Social Justice

How Can We Tackle Racism In Football?

Photo by Kenny Webster on Unsplash

There has been a spate of racist abuse in football in recent months, which has raised the question: what can be done to eradicate it from the game?

During a Euro 2020 qualifying match vs Montenegro, three England players, Callum Hudson-Odoi, Raheem Sterling and Danny Rose, received abuse from opposition fans. Europe’s football governing body, Uefa, has punished Montenegro with a stadium closure, meaning its next home fixture will be played behind closed doors, and a 20,000 € fine.

In Italy, 19-year-old Juventus striker, Moise Kean, was targeted by Cagliari fans during a league match. In response, Kean celebrated scoring by standing in front of the crowd with his arms outstretched. After the match, the teenager’s teammate, Leonardo Bonnucci, stated “I think the blame is 50-50” and manager, Massimiliano Allegri, failed to defend Kean’s actions. The Italian Football Federation has decided not to take action on Cagliari, claiming the chants had “limited relevance to race”.

In April, Watford’s Troy Deeney, Christian Kabasele and Adrian Mariappa were sent abusive comments and messages via social media. Kick It Out, an anti-racism group, is pushing the platforms to identify and exclude perpetrators faster. Meanwhile, six Chelsea FC fans recorded and posted an islamophobic video about Liverpool’s Mo Salah. So far, three of the six have been identified and handed lifetime bans and efforts are ongoing to find the others.

These are just some of the cases that have been reported in the news in recent months – many more have taken place.

How have authorities dealt with racism in the past?

Uefa has tended to punish clubs and national teams with fines and partial or full stadium bans. On one occasion, in July 2015, Croatia received a £70,892 fine, played two matches behind closed doors and had a point deducted during its Euro 2016 qualifying campaign. This was in punishment for a Nazi swastika being visible on the pitch during a match after it had been treated with a chemical agent.

So far, these weak approaches have not worked. Most football clubs and federations can easily pay the fines, while fans have not been deterred from racially abusing players by the threat of missing just one or two games. Uefa president, Aleksander Ceferin, has called for referees to be “brave” and stop matches if they hear racial abuse.

However, Ceferin previously stated that “no tougher sanction than forbidding the fans [from attending matches], and the money sanctions” are required. On the subject of more severe punishments, for example, throwing a team out of a tournament, Ceferin believes that this should only be a “last resort”  despite the fact that this could be what it takes to change fan behaviour.

In contrast, former FIFA president, Sepp Blatter described playing matches behind closed doors as an “extremely dubious” punishment. Instead, he backed “sporting sanctions” that would “cause the clubs real hurt” to make a difference. Although he was a divisive figure, Blatter’s call for tougher punishment would be shared by many in the game. Current president, Gianni Infantino, will point to FIFA’s ‘three-step procedure’, which gives referees the power to “go as far as to abandon a match” as progress.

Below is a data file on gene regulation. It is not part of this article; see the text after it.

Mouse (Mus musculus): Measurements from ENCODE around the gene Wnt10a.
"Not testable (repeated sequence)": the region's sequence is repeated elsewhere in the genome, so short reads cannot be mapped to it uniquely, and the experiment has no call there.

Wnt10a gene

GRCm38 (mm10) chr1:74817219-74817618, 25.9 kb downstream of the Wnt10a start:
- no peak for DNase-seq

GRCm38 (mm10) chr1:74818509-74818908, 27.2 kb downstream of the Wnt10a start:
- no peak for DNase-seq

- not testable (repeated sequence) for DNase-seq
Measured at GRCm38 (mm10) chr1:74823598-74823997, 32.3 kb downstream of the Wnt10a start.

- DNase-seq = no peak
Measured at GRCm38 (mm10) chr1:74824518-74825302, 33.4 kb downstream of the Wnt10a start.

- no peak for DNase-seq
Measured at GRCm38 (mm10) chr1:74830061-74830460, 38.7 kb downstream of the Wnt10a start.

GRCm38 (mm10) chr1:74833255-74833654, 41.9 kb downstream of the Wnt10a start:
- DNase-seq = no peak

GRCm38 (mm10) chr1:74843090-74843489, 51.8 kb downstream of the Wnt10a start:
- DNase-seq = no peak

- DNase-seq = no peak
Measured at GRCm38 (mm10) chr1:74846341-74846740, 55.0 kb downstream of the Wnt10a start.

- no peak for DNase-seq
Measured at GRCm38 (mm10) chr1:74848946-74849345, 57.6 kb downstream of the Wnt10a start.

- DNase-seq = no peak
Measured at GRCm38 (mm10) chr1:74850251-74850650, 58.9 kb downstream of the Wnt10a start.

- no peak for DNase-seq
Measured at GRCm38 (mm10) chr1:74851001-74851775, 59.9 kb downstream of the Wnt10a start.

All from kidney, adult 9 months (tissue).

To walk off or not to walk off?

If governing bodies are unwilling to act, is it down to the players? If so, what can they do without lowering themselves to the level of the individuals that abuse them?

One option is to walk off the pitch—something England’s manager, Gareth Southgate, and captain, Harry Kane, said they would support following the Montenegro vs England match in March. However, Raheem Sterling believes that “if you walk off, they win” and that the best way to respond to abusive fans is to score or win the match. Sterling was named Sportsman of the Year at the 2019 British Ethnic Diversity Awards in recognition of his efforts to stand up to racism.

Perhaps, players who consider walking off the pitch due to racist abuse are concerned about the level of support that they would receive. In January 2013, AC Milan’s Kevin Prince-Boateng was subjected to racial abuse during a friendly versus Pro Patria. He led his teammates off the pitch and received backing from the Italian FA but Uefa decided not to act, claiming that the incident lay “outside its jurisdiction”.

What next?

Governing bodies must not worry about making their first move. Too many incidents have gone unpunished or treated with fines or short-term stadium closures. The first club or national team that receives severe punishment, for example being thrown out of a competition, may feel unfairly targeted but delaying action will not help. Something must be done, the sooner the better.

However, will punishing football clubs and fans to prevent racism just brush the issue under the carpet? Expecting football to change the attitudes of people around the world may be too much—that comes with better education and time—but it can take a stand. Severe punishment of perpetrators would certainly highlight racism as the disgusting and unfair act that it is to the public—as would players and role models, of all ethnicities, supporting their teammates who had been victims of abuse.

Racism is by no means limited to football, or sport in general, but with such a huge following around the world, you could say it has a responsibility to set an example.